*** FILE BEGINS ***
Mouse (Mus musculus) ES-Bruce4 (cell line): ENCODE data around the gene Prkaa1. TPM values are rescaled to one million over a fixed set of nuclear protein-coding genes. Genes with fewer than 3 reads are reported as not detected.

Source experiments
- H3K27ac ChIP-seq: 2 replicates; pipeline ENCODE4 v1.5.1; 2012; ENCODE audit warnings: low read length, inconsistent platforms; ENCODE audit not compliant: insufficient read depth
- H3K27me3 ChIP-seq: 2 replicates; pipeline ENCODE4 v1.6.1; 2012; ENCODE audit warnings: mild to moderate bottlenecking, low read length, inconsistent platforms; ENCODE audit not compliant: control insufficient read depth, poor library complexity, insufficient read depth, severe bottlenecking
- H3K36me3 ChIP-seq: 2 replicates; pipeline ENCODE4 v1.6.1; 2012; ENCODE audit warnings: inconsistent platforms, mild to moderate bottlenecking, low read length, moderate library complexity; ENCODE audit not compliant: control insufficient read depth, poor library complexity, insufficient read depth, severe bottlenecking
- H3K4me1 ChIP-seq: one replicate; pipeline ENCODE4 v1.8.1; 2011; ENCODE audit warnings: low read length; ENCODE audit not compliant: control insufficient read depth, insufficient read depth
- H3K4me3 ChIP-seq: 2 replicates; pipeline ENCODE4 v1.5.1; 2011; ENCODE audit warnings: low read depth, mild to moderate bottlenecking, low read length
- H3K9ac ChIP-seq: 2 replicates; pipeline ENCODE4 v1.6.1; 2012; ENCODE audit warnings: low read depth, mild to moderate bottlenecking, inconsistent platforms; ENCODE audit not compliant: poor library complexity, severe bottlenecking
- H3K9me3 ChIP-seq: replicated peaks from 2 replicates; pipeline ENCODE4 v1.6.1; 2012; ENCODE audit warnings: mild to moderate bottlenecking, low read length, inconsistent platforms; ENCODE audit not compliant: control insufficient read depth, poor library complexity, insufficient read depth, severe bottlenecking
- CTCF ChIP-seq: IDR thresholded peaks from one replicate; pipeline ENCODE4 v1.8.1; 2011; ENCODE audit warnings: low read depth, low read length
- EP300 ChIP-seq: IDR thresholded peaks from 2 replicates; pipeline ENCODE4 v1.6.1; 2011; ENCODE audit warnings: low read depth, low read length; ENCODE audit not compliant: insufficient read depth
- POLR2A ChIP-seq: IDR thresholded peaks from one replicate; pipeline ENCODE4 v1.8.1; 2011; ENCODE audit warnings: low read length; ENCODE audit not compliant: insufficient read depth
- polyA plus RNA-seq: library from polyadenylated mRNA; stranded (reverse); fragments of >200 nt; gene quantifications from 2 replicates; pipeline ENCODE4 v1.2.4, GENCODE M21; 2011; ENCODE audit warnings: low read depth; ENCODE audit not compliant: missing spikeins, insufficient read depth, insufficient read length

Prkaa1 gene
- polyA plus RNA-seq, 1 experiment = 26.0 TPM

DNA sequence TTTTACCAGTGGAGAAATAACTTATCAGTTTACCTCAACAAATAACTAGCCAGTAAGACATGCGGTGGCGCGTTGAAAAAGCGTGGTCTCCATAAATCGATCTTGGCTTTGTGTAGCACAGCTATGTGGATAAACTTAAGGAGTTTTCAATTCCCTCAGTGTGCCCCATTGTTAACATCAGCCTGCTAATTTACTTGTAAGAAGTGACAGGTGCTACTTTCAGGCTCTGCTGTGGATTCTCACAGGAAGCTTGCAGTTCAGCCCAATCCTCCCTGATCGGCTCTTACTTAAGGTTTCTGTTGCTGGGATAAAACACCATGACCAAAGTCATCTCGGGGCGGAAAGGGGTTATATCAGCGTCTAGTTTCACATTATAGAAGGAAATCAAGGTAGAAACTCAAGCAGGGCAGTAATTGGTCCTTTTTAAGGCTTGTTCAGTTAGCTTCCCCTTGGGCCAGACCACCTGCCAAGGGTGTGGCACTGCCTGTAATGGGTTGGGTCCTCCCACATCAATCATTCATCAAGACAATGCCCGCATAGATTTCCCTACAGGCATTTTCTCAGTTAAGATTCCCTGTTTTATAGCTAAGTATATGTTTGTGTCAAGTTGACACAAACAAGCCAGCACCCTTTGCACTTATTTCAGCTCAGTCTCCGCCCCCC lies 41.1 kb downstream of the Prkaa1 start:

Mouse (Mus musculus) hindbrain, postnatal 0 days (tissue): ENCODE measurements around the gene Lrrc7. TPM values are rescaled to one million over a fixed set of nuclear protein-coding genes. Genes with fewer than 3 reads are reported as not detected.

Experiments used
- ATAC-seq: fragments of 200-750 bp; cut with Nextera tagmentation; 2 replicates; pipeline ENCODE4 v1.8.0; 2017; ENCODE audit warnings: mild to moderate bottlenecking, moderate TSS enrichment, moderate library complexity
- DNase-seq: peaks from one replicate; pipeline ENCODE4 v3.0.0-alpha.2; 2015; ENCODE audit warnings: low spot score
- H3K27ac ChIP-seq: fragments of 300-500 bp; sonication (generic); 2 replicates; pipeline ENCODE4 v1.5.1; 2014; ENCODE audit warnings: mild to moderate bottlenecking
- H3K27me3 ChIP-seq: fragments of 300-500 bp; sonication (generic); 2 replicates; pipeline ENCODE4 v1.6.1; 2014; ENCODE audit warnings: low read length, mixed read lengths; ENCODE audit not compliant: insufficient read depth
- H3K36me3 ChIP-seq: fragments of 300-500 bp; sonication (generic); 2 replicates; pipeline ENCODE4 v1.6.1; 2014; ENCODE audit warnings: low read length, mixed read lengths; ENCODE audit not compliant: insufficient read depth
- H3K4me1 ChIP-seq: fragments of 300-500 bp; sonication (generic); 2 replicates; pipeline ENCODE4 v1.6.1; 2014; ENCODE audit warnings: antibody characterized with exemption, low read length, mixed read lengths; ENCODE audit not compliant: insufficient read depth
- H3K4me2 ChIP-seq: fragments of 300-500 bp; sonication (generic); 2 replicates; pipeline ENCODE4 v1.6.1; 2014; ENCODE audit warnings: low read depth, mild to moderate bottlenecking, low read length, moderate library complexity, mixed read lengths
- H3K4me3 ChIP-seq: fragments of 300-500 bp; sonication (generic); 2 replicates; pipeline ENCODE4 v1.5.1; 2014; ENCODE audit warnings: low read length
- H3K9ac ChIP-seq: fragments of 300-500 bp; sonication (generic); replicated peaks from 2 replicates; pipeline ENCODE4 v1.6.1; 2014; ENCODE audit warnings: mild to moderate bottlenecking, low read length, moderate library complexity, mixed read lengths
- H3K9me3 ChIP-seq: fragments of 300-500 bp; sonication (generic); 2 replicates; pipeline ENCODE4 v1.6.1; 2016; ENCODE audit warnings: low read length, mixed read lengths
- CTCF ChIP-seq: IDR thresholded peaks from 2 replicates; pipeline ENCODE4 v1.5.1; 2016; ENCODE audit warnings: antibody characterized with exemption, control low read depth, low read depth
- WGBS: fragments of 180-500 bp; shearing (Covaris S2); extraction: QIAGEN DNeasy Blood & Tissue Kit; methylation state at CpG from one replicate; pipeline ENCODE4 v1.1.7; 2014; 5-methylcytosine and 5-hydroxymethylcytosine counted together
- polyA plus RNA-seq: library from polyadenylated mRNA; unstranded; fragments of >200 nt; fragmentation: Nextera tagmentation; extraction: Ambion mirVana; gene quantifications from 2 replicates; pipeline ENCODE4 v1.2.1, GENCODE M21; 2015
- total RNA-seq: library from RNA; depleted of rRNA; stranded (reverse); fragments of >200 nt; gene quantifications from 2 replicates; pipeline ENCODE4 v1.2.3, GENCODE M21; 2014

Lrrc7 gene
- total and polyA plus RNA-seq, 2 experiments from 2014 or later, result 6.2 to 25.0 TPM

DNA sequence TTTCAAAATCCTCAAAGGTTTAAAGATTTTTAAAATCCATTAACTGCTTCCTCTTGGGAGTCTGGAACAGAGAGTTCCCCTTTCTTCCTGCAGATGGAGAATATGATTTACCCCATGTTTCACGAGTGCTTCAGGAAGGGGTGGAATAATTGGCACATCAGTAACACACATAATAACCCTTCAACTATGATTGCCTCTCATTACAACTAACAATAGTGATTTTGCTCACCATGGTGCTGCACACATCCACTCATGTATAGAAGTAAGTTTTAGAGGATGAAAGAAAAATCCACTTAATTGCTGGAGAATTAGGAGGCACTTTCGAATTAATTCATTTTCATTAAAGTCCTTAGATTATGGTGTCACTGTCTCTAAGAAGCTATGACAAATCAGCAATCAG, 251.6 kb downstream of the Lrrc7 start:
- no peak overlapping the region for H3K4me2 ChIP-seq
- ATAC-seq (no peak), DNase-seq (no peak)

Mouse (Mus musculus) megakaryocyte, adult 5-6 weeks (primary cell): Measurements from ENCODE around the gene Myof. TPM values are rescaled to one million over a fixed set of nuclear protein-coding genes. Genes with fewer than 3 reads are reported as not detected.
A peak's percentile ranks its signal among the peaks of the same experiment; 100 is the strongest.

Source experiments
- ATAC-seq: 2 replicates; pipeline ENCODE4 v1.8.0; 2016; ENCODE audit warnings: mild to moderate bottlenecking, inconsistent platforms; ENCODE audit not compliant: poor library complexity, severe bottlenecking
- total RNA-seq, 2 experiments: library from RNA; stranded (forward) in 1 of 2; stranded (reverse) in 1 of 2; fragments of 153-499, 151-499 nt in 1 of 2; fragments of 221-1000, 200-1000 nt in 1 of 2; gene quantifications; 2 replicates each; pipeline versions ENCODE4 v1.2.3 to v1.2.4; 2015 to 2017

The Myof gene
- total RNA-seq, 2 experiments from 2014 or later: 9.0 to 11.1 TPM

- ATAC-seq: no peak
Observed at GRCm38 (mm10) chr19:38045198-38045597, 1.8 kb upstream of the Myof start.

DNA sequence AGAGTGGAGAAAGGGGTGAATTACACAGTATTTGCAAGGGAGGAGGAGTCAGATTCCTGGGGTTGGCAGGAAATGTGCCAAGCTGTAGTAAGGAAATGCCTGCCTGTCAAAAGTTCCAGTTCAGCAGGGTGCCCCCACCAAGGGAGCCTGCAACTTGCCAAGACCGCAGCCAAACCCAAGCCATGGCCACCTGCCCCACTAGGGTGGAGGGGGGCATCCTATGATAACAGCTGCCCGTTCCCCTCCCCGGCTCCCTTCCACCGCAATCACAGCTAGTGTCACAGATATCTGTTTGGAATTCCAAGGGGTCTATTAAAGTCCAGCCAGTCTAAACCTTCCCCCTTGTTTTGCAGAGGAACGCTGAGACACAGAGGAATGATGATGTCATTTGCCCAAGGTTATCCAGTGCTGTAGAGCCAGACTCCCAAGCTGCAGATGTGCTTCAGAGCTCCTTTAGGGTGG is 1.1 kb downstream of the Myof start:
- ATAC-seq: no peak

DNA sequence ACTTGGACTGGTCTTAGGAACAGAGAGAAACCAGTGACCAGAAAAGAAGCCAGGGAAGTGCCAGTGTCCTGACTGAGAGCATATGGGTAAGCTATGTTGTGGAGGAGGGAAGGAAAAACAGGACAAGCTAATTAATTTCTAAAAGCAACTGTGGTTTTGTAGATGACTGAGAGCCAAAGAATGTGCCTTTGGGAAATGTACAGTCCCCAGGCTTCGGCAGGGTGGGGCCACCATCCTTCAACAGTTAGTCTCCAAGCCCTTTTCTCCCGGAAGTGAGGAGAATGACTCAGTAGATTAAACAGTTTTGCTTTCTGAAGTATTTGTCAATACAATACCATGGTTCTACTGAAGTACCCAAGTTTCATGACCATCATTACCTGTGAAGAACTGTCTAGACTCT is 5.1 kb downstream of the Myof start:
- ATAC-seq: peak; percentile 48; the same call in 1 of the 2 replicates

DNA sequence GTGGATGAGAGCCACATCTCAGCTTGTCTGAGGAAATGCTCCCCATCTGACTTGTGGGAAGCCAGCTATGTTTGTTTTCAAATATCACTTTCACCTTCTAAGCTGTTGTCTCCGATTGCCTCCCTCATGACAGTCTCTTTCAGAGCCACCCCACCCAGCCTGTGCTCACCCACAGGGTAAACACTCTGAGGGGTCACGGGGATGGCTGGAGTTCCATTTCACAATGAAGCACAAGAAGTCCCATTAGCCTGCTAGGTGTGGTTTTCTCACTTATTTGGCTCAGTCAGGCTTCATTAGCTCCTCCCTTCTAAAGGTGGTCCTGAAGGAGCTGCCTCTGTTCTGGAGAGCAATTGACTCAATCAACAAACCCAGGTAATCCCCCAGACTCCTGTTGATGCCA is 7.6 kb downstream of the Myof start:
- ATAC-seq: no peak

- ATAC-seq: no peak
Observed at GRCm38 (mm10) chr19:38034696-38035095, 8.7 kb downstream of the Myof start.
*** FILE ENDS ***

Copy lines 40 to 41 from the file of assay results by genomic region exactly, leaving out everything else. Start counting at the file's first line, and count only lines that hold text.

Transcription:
Source experiments
- ATAC-seq: 2 replicates; pipeline ENCODE4 v1.8.0; 2016; ENCODE audit warnings: mild to moderate bottlenecking, inconsistent platforms; ENCODE audit not compliant: poor library complexity, severe bottlenecking